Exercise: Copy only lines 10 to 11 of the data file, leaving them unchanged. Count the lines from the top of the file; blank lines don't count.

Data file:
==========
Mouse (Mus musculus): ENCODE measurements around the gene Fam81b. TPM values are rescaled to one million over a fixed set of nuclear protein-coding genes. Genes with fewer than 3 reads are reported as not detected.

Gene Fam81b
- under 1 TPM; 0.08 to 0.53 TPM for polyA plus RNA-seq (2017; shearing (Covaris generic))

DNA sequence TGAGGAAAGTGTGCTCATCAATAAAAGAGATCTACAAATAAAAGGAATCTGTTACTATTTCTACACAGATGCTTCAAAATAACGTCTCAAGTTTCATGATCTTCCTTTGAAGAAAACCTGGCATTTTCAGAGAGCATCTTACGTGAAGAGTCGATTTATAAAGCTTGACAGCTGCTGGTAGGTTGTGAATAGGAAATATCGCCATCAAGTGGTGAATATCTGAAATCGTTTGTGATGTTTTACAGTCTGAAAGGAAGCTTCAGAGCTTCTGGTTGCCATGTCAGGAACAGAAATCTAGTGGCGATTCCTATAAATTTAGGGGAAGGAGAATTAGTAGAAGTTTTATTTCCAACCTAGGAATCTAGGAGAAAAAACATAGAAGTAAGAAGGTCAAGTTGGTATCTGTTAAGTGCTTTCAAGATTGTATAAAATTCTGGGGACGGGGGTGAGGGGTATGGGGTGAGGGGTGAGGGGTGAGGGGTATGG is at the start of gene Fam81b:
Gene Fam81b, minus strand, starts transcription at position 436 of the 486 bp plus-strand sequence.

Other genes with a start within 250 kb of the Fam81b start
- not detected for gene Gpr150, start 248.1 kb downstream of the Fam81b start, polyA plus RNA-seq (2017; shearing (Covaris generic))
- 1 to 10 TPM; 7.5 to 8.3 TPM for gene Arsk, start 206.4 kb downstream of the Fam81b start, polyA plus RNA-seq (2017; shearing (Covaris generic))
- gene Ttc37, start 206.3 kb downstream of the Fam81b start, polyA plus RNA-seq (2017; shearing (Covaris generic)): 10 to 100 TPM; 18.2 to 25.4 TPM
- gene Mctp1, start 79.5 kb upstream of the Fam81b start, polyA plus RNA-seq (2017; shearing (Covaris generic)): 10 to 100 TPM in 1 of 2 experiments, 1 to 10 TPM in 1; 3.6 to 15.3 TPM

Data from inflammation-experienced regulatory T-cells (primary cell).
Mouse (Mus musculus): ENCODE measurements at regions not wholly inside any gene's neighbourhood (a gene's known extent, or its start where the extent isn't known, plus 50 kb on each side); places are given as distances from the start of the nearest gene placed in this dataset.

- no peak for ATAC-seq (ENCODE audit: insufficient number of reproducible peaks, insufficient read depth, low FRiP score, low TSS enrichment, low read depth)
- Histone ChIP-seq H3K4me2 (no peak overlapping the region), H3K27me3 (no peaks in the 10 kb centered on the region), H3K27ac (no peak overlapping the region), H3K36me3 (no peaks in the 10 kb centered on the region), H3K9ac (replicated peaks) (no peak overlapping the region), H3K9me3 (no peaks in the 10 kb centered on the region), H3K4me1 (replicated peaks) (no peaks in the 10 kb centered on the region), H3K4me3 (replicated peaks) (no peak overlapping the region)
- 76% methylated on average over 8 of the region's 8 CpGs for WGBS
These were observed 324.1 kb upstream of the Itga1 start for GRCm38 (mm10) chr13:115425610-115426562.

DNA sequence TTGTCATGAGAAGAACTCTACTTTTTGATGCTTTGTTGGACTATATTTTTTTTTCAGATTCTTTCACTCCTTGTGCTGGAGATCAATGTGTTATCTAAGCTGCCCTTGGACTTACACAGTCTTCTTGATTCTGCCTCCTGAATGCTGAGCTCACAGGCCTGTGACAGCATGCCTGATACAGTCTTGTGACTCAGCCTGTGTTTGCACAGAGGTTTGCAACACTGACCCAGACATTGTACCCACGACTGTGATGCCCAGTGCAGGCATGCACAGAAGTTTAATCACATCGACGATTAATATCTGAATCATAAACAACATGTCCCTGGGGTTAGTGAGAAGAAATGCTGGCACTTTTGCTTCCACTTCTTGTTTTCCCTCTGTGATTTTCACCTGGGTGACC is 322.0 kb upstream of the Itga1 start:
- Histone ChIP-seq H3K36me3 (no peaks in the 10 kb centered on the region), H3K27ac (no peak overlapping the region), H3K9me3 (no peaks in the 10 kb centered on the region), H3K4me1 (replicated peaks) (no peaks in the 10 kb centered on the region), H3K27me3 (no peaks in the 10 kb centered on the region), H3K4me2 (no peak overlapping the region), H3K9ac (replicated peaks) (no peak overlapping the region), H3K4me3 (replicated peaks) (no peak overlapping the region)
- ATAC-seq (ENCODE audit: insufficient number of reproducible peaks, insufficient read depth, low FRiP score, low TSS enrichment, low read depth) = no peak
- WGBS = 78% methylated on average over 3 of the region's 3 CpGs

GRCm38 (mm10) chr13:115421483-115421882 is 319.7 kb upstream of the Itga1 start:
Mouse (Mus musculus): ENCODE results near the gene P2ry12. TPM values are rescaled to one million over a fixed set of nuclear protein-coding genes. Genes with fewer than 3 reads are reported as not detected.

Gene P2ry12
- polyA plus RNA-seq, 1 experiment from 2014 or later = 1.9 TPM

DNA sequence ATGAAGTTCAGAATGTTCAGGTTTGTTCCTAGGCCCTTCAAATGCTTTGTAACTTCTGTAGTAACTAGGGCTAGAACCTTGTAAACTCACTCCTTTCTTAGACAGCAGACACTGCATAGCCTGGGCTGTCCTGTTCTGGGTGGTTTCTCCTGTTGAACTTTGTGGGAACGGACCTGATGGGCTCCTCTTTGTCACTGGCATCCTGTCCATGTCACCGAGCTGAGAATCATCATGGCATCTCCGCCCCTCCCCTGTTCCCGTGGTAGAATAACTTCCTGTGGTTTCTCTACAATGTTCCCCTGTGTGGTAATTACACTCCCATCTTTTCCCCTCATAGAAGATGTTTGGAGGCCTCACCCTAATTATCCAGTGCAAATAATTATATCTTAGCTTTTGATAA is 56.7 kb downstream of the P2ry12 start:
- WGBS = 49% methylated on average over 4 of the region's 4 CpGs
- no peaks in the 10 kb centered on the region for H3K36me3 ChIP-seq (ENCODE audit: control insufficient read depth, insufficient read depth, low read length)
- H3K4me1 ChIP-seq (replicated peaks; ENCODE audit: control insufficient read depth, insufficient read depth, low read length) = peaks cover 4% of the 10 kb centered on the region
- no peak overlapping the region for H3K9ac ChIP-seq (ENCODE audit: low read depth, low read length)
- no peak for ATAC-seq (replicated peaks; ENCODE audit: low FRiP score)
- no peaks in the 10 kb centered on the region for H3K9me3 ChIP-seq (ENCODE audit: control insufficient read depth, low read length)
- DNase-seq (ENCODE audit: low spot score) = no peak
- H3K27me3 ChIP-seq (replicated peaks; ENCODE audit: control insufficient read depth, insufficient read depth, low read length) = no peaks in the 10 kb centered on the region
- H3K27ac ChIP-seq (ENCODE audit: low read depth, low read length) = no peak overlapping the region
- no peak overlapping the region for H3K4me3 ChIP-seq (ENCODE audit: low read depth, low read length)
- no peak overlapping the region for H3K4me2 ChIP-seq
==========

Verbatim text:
- gene Mctp1, start 79.5 kb upstream of the Fam81b start, polyA plus RNA-seq (2017; shearing (Covaris generic)): 10 to 100 TPM in 1 of 2 experiments, 1 to 10 TPM in 1; 3.6 to 15.3 TPM

Data from inflammation-experienced regulatory T-cells (primary cell).